Presented with this analogy, Obama would no doubt say, “I am not a crook.” Well, we’ve heard that one before. The facts tell a different story. Indeed, the President’s catalogue of crimes is so long that one hardly knows what to highlight first. Perhaps a good place to begin is with fiats like his latest rewriting of Obamacare. These decrees have quite unnerved George Washington University law professor Jonathan Turley, a liberal who voted for Obama twice. Turley recently described them as follows: “What we’re seeing now is the usurpation of authority that’s unprecedented in this country … a system in which a single individual is allowed to rewrite legislation … is a system that borders on authoritarianism.”
Obama’s latest illegal change to Obamacare is, of course, only one of many. Indeed, as the Galen Institute reports, his administration has unilaterally rewritten this particular “law of the land” no fewer than 18 times since April of 2011. And such revisions have by no means been limited to the ironically titled “Affordable Care Act.” The President and his minions at the Department of Homeland Security have, for example, also rewritten our immigration laws without troubling themselves to consult with Congress: “The Obama administration has issued new exemptions to a law that bars certain asylum-seekers and refugees who provided ‘limited material support’ to terrorists who are believed to pose no threat from the U.S.”
And no column about Obama’s outrages is complete without a reminder that he used the IRS to harass his political enemies. Nor can one, in good conscience, fail to remind readers that his National Security Agency is even now collecting data on millions of private citizens. And, if none of these things render you receptive to impeachment, let’s return to Professor Turley. In addition to his worries about the President’s usurpation of power from formerly coequal branches of government, he is also very concerned about the “tour de force of an imperial presidency” by which “Obama claims the right to be able to kill any American based on his sole judgment and discretion.” And still Congress snores.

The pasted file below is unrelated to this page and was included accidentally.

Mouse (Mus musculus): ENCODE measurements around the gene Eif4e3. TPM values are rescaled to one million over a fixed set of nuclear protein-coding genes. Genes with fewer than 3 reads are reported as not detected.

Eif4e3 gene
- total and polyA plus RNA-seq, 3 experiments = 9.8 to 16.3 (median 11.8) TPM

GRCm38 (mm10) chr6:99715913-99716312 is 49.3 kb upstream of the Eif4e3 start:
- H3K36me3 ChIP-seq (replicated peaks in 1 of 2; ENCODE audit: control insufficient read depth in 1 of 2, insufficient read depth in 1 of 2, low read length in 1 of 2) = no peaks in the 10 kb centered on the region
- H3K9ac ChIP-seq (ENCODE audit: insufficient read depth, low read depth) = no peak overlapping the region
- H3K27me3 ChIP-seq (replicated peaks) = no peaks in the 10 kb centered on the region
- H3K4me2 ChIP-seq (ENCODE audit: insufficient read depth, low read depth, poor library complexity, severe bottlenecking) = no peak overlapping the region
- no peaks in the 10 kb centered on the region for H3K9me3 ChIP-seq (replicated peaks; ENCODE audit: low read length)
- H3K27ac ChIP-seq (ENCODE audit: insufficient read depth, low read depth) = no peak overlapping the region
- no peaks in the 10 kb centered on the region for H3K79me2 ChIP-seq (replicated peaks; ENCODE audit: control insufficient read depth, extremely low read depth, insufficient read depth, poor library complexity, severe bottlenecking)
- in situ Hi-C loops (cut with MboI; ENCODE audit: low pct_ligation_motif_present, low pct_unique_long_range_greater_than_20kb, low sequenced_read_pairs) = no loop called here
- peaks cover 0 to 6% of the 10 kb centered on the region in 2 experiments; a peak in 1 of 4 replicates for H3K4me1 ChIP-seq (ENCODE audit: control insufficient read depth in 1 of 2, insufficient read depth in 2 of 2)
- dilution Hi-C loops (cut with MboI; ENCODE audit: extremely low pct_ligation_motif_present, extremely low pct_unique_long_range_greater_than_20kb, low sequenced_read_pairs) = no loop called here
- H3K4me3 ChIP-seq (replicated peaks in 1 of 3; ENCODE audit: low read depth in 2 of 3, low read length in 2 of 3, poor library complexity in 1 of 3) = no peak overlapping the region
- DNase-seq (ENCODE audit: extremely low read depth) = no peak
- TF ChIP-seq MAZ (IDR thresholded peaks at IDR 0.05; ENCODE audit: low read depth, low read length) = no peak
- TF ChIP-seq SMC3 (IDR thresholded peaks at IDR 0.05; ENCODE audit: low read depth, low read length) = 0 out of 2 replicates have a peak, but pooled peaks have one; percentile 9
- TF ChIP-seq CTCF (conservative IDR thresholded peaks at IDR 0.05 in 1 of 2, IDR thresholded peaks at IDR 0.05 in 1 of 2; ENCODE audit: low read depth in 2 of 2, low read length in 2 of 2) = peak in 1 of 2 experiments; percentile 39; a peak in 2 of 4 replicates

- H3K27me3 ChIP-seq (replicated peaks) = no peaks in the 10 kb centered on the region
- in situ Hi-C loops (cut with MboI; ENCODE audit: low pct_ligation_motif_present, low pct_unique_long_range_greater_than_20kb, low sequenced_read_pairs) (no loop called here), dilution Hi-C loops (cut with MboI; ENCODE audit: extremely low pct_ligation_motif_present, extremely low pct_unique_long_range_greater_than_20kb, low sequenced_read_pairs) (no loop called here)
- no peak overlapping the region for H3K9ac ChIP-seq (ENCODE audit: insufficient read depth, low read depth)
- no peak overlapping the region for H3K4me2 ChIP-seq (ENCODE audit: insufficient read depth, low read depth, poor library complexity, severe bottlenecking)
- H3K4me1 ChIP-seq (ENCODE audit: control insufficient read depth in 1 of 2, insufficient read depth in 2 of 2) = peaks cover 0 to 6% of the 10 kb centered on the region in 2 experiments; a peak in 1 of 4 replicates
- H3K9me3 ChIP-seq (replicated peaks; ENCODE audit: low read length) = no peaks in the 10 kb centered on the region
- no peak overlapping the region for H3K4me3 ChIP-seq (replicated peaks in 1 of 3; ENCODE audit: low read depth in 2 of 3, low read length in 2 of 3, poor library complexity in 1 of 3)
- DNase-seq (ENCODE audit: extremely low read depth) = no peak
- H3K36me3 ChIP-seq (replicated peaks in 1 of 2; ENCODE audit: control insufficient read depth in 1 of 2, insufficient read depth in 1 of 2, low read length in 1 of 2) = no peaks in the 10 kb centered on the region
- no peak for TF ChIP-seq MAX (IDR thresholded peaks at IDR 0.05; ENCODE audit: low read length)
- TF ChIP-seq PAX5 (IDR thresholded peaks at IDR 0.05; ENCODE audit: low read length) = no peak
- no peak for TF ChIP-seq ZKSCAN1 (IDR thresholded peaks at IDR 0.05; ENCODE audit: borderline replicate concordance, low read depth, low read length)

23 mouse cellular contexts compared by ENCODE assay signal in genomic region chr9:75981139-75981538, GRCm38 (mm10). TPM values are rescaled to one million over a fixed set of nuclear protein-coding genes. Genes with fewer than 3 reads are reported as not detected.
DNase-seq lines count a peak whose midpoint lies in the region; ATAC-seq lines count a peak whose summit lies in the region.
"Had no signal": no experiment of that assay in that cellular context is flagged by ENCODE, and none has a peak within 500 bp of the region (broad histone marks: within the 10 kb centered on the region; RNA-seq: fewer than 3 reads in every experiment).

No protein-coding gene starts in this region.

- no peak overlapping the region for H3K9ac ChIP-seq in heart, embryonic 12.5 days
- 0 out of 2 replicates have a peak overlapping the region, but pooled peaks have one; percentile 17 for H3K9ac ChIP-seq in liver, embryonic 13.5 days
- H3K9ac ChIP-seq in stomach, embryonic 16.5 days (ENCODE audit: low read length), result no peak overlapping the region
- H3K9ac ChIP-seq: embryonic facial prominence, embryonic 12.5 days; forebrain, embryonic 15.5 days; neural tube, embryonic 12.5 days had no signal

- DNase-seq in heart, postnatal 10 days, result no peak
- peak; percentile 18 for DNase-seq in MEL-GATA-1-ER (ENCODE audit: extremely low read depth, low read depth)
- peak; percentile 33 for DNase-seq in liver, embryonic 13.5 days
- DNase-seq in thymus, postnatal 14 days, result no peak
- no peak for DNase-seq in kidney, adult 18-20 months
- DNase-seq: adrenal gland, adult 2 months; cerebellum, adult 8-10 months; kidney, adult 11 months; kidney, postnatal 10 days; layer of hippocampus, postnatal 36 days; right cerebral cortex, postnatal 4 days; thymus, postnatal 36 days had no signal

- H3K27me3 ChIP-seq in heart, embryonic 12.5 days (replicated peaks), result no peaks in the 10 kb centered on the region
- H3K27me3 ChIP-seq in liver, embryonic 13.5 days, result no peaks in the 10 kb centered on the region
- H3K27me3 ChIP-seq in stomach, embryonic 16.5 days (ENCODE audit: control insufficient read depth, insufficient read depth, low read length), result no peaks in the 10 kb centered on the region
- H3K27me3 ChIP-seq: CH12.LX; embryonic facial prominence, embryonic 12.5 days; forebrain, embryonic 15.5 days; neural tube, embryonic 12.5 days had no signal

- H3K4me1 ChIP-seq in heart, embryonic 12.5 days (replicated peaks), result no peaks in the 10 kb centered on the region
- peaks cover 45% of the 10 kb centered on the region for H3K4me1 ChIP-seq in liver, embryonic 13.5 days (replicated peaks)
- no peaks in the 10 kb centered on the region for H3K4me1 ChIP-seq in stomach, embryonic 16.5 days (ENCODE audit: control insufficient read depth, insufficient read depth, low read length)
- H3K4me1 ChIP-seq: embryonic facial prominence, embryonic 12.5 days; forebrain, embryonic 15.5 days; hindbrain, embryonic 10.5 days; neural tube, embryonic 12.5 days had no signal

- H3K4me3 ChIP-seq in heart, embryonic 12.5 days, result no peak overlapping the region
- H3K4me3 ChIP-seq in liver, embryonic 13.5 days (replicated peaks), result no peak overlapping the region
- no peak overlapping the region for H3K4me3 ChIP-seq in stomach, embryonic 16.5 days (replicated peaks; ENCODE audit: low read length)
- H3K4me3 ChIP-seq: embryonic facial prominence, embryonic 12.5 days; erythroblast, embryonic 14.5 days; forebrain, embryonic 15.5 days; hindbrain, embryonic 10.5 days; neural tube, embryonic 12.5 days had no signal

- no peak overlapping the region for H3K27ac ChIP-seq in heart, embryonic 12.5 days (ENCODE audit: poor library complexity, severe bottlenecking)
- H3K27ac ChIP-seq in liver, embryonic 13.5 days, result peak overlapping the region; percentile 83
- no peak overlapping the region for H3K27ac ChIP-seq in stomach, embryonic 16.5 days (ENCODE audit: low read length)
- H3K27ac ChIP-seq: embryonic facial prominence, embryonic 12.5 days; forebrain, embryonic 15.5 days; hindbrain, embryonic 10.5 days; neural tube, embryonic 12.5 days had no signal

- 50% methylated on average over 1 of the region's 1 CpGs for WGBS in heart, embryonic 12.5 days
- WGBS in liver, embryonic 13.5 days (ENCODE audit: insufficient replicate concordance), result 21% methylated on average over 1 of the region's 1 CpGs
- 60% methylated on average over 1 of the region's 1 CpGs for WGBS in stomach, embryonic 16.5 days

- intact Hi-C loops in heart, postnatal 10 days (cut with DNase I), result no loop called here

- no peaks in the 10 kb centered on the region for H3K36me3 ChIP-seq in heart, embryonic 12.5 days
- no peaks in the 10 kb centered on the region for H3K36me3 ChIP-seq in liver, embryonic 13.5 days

Such congressional somnolence is as new to this country as are Obama’s experiments with authoritarianism. The people we send to Congress have traditionally been very jealous of their power, and there was a time when they would have been considerably less supine in their dealings with such a power-mad president. The House has impeached two presidents and seriously considered impeaching a third. There may not be enough votes in the Senate to convict Obama, but there are certainly enough Republicans in the House to pass articles of impeachment. Their inaction is not about votes. It’s about cowardice. The GOP is more concerned about its short-term political prospects than the long-term good of the Republic.
Sadly, there is a precedent for this and where it leads. The Roman Emperor Tiberius once alluded to it with the following remark concerning the self-seeking and moral cowardice that had allowed Rome’s once-powerful Senate to be emasculated: “Those men are fit to be slaves.” If our elected representatives in Congress don’t do something about Obama, they will be regarded by posterity with equal scorn.
Notice to Readers: The American Spectator and Spectator World are marks used by independent publishing companies that are not affiliated in any way. If you are looking for The Spectator World please click on the following link: https://thespectator.com/world.